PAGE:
Weekend Extra: Generations—”Honeysuckle Rose”

Fats Waller, composer, pianist, 1941, New York.

Aaron Diehl, piano; Dominick Farinacci, trumpet; 2009, St. Joseph of the Holy Family Church, New York.

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  1. Terence Smith says

    NICE GARNERISMs from Diehl!!!

    Before the day is through, I will dig out the version on Satch Plays Fats. Fats is already immortal for this piece alone, in fact on THE BRIDGE alone, which Dizzy noted…

  2. Terence Smith says

    ( please forgive afterthought:) When I hear Brubeck and Desmond do “One Moment Worth Years”, I remember that Dave said that it was written to immortalize the moment he heard his first Fats Waller 78.

    Another thought: if you blindfold-tested the Waller solo 78s for all the musicians and asked them why the “obscure” ones aren’t universal jazz standards, they would be hard pressed for an explanation!

    Diehl & Farinacci get July to the appropriate temperature, yet cool.

    Thanks for creating such a nice climate!

  3. says

    Thomas ‘Fats’ Waller’s solo version of “Honeysuckle Rose” from 1941 is not only remarkable because of its impressionistic flavor and lyrical charm but also because there’s a glimpse, yes, of “Kind Of Blue”.

    You can hear the impression of the famous three-horns section ’round minute 2:53; sounds exactly like “Freddie Freeloader,” doesn’t it? Some more miles to go, though. — Beautiful!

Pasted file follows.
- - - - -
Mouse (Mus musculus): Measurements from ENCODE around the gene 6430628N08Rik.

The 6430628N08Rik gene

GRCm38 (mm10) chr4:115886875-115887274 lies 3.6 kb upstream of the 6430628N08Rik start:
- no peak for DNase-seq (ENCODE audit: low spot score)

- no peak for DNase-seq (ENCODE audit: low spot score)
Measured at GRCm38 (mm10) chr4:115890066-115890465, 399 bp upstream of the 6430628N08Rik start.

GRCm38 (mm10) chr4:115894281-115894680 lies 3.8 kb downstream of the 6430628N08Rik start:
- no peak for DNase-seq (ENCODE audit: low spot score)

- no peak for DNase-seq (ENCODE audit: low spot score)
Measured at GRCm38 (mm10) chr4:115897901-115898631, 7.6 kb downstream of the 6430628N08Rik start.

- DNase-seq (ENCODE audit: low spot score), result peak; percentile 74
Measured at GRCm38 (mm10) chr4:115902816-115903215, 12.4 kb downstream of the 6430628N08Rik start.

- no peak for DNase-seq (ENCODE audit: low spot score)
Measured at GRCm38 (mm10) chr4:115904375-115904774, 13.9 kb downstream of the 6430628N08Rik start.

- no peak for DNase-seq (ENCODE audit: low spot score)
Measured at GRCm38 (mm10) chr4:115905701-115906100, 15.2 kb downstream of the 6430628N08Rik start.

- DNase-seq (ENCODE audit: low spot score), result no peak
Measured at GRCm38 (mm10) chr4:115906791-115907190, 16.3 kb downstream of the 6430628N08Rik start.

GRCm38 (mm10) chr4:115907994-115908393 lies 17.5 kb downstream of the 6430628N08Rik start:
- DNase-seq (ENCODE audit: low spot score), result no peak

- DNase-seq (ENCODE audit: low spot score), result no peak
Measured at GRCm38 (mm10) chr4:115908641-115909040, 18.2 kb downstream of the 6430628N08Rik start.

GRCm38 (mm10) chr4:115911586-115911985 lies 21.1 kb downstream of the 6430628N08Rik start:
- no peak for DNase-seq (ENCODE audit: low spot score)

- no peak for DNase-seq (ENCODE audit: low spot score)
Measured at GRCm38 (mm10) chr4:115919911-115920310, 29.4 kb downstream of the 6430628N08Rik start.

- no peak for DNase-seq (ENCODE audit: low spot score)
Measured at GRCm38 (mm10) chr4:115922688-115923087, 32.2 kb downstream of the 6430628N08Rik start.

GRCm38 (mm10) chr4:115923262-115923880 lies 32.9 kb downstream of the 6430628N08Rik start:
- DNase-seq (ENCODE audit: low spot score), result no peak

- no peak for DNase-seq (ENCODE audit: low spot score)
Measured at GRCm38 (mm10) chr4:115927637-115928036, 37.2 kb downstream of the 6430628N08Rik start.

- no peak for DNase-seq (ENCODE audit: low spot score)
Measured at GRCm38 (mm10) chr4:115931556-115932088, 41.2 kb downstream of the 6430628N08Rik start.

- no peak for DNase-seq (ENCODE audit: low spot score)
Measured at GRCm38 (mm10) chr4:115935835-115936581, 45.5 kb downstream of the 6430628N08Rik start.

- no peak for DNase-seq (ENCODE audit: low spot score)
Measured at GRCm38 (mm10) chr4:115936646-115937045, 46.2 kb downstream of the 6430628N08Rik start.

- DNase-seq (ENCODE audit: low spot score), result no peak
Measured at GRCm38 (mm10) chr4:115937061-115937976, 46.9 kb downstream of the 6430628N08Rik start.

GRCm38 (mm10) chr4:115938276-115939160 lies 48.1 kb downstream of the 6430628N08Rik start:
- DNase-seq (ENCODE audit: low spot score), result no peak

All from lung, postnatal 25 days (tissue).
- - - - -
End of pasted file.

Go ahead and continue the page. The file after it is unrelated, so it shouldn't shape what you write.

• Terence Smith says

      Of course I remember the MOMENT I first heard “KInd of Blue”.

      And I remember hearing a faint suggestion of Benny Goodman/Charlie Christian “Soft Winds”, within “Freddy Freeloader”.

      File Fats under “good as it gets”, and “source material, perpetual.”

  4. Terence Smith says

    PS: Go to you tube, RIGHT NOW, and type in

    Benny Goodman and Louis Armstrong 1939

    You will hear an air take of the BG Sextet doing “Ain’t Misbehavin” : Satch singing it, then playing in one chorus enough music for an entire career. They give the 1955 “Satch Plays Fats” a run for the money.

    On the bridge, and a tag like he would do later, Armstrong shows us that Fats Waller’s “songs” are Perfect.

  5. says

    Terence —

    Thanks for the tip! That Ain’t Misbehavin’ is indeed a marvelous gem; Louis Armstrong at his very strongest; listen to those quarter notes: as if they were chiseled, nevertheless swinging, as only Pops could deliver them.